Despite the abundance of startups in the local market, access to capital remains a significant obstacle. Foreign investors remain wary of investing in Pakistan due to its poor infrastructure and general instability, while locally investors prefer to park their cash in safer options such as real estate. However, given the tremendous potential for successful startups to create jobs and deliver services in a more cost-effective manner, the public sector has taken notice. The Government of Pakistan’s Planning Commission recently allocated Rs. 2.3 billion to a startup fund, hoping to give local startups the financing they need to properly launch their services.
With a more hospitable environment towards entreprenuership taking shape and an increasing number of young Pakistanis willing to take the risks of launching their own firms, startups are poised to reshape the economic landscape of Pakistan in the years to come.
– Sami Subhani
Sadaf Naz, much like a sizable section of the women living in Pakistan, grew up in a traditional household, where shame and stigma around periods were deeply ingrained, and conversations about menstrual hygiene non-existent. When Sadaf got her first period, she confused it with cancer, and when she approached her mother, she was given a cloth pad to help deal with the blood. “My mother didn’t even tell me I would be getting my period every month,” says Naz, as she laughs shyly while recalling the incident. It wasn’t until she read a chapter about reproduction in her 9th grade biology textbook that Naz actually realised periods were a naturally occurring biological phenomena for all women.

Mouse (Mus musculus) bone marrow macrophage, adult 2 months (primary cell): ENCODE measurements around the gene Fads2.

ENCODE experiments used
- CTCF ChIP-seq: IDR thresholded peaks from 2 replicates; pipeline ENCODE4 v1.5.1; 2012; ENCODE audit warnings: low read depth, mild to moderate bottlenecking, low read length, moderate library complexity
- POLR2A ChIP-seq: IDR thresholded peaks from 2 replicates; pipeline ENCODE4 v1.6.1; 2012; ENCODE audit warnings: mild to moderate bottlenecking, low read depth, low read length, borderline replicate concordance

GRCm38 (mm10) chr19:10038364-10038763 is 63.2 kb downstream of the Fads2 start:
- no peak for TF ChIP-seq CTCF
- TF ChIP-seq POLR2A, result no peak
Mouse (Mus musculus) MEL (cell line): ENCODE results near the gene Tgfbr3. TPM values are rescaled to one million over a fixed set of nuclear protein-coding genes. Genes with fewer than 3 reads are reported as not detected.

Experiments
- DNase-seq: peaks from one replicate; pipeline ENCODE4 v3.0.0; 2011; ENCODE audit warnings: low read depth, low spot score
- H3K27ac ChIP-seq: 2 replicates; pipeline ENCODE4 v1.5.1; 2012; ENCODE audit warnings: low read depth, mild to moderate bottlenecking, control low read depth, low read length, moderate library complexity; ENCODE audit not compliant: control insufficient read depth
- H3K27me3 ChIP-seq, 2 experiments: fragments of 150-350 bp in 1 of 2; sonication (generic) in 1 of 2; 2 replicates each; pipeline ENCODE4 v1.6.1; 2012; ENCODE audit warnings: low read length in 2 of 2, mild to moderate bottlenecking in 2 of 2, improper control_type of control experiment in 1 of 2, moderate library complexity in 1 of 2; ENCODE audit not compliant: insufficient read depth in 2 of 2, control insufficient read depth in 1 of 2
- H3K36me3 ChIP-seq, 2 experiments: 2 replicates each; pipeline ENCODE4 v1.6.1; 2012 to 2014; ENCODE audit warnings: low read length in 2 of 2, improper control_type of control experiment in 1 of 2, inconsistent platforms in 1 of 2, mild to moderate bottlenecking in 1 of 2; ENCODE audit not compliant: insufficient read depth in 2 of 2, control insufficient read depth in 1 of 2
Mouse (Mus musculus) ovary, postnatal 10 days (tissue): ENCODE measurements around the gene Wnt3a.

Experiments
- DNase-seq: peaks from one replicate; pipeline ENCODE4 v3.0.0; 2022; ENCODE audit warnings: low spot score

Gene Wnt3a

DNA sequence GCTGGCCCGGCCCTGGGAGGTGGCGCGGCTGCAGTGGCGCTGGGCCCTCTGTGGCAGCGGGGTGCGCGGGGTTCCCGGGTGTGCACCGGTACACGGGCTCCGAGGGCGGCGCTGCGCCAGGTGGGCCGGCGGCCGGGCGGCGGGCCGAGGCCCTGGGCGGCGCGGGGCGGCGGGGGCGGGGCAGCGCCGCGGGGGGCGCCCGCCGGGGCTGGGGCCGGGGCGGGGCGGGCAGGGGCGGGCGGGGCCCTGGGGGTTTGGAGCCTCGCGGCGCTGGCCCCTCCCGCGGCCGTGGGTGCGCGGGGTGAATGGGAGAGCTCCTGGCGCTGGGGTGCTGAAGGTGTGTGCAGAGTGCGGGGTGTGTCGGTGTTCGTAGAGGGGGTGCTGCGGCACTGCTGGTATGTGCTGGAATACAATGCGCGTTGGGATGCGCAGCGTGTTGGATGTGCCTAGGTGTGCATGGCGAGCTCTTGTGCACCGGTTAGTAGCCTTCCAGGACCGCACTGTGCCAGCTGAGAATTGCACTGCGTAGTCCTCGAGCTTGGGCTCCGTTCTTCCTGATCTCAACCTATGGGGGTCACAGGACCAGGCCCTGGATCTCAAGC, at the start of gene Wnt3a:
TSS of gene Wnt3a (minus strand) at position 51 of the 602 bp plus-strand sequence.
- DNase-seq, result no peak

In addition to being largely unaware about menstrual hygiene, Naz did not know about the existence of sanitary pads until she went to Faisalabad to study pharmacy. Year after year, she learned more about menstrual health, and through it all she noticed that that the cultural taboo around periods was the same across the board, in her hometown Okara, in Faisalabad, and in Lahore – where she worked for a pharmaceutical company. “Whenever I would go to the store to buy pads, the cashier would either try to make me uncomfortable or sneeringly look at me almost as if I was asking for an illegal substance,” says Naz.